Researchers with the municipal water authority Sydney Water and the University of Sydney, Australia, estimated in 2022 that integrating electrolysers into wastewater treatment plants could save the city about US$1.5 million per year 5. They calculate that the city’s 13.7 gigalitres per year of unused effluent could yield 0.88 megatonnes of green hydrogen per year — one-tenth of the amount Australia and New Zealand are expected to produce in 2030, according to analysts S&P Global in New York. Sydney Water says that its unpublished research confirms the viability of hydrogen and oxygen production using its treated water, following further purification.
Another innovation that could prove a major benefit to using seawater for hydrogen production is the ability to operate electrolysers offshore. Over the past year, teams in China and Europe have deployed platforms combining desalination equipment and electrolysers. The hope is that the floating electrolysis plants — if they can operate reliably amid storms and other assaults to offshore hardware — will cut the cost of offshore wind energy. Shipping hydrogen through pipelines is generally cheaper than moving the equivalent amount of energy through electrical transmission lines, and hydrogen proponents are betting that this rule will hold for passing energy from offshore wind farms back to land.
The hydrogen producer Lhyfe’s 1-megawatt pilot platform operated offshore for 5 months this year using desalinated seawater, and a 10-megawatt platform is planned for Belgian waters in 2026. Lhyfe in Nantes, France, wants to mitigate the impact of desalination by eschewing chemical additives in its treatment process, and by diluting brine with extra seawater, says Stéphane Le Berre, Lhyfe’s offshore project manager.
Lhyfe is now exploring whether the oxygen from offshore electrolysis could counteract declining levels of dissolved oxygen in the ocean — conditions that are stunting marine ecosystems in some regions. In July, researchers projected that artificial oxygenation from global deployment of offshore wind farms and electrolysers could reduce the volume of severely hypoxic zones by 1.1–2.4%6. But they also reported some counterintuitive regional impacts. For example, their simulation projected that oxygen injection might enlarge an existing hypoxic zone in the Indian Ocean’s Bay of Bengal.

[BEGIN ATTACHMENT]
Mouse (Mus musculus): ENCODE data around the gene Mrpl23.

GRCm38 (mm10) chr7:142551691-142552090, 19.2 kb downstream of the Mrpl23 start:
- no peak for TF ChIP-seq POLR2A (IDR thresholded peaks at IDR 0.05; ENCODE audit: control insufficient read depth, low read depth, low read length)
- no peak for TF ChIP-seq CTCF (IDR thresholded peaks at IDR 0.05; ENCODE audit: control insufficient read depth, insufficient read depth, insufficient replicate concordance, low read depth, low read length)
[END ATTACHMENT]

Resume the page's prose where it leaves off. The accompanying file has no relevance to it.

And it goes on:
Technological wild cards, meanwhile, could alter water consumption calculations around hydrogen production. In a review, the IEA identified 40 companies that are exploring a potential hydrogen source that might be cleaner than electrolysis: natural pockets of the gas, some of which might be tapped using little water. But, as with injecting oxygen in to the sea, seemingly water-saving technologies could have perverse effects. Accessing ‘geological’ hydrogen might require fracturing of rock layers akin to hydraulic fracturing or ‘fracking’ used to recover oil and gas. And some of the hydrogen prospectors plan to stimulate hydrogen production in situ by injecting water into iron-rich rock formations.
Green-energy company Eden GeoPower in Somerville, Massachusetts, plans to test hydrogen stimulation in the peridotite rock formations of water-scarce Oman, in collaboration with the country’s Ministry of Energy and Minerals. The company hopes to increase underground permeability using its water-free electrical fracturing technology. Chief executive Paris Smalls, says “back of the envelope calculations” suggest that net water consumption will be comparable with that of electrolysis per kilogram of hydrogen delivered.
Eden GeoPower’s attention to water resources is the exception to the rule among hydrogen producers. Water supply is not mentioned in the IEA report or in a 2022 “critical” review of hydrogen-production technology 7.
Given that hydrogen production and water use are inextricably bound, it is unlikely that water supply will continue to be omitted. The inconvenient truth, say both Brouwer and Rosa, is that solar energy is the cheapest source of low-carbon power available to produce hydrogen, but the regions with the best solar resources are also some of the most parched.
Brouwer is one of the main team members behind California’s hydrogen-development programme, which picked up $1.2-billion of the $7 billion in US federal funds awarded in October to regional ‘hydrogen hubs’ that link producers and consumers. He says that hydrogen plants can tap into conventional water supplies or clean up waste water, but that reaching net-zero carbon emissions in California will ultimately require a lot more solar panels in the desert.
Converting that solar energy to hydrogen will force the state to build more infrastructure, and to make an important choice. As Brouwer puts it: “We’re going to eventually have to figure out whether we want to run big wires from the solar resource to where the water is, or big pipes sending water to the desert.”
Source: Resources - nature.com